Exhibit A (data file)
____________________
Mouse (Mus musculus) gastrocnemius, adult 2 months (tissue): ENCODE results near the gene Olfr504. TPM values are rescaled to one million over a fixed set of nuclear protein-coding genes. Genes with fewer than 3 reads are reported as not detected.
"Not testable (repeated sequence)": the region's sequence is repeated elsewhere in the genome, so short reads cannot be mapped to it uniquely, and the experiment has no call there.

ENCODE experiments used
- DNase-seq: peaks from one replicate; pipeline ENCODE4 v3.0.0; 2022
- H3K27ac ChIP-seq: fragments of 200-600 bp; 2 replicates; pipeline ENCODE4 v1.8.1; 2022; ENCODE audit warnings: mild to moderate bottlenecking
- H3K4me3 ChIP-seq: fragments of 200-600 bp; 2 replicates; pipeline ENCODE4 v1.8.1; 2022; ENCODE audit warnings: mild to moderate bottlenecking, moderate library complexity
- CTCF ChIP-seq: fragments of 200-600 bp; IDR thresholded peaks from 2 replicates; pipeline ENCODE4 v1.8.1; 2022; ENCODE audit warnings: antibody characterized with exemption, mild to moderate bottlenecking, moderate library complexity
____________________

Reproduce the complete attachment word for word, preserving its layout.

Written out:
Mouse (Mus musculus) gastrocnemius, adult 2 months (tissue): ENCODE results near the gene Olfr504. TPM values are rescaled to one million over a fixed set of nuclear protein-coding genes. Genes with fewer than 3 reads are reported as not detected.
"Not testable (repeated sequence)": the region's sequence is repeated elsewhere in the genome, so short reads cannot be mapped to it uniquely, and the experiment has no call there.

ENCODE experiments used
- DNase-seq: peaks from one replicate; pipeline ENCODE4 v3.0.0; 2022
- H3K27ac ChIP-seq: fragments of 200-600 bp; 2 replicates; pipeline ENCODE4 v1.8.1; 2022; ENCODE audit warnings: mild to moderate bottlenecking
- H3K4me3 ChIP-seq: fragments of 200-600 bp; 2 replicates; pipeline ENCODE4 v1.8.1; 2022; ENCODE audit warnings: mild to moderate bottlenecking, moderate library complexity
- CTCF ChIP-seq: fragments of 200-600 bp; IDR thresholded peaks from 2 replicates; pipeline ENCODE4 v1.8.1; 2022; ENCODE audit warnings: antibody characterized with exemption, mild to moderate bottlenecking, moderate library complexity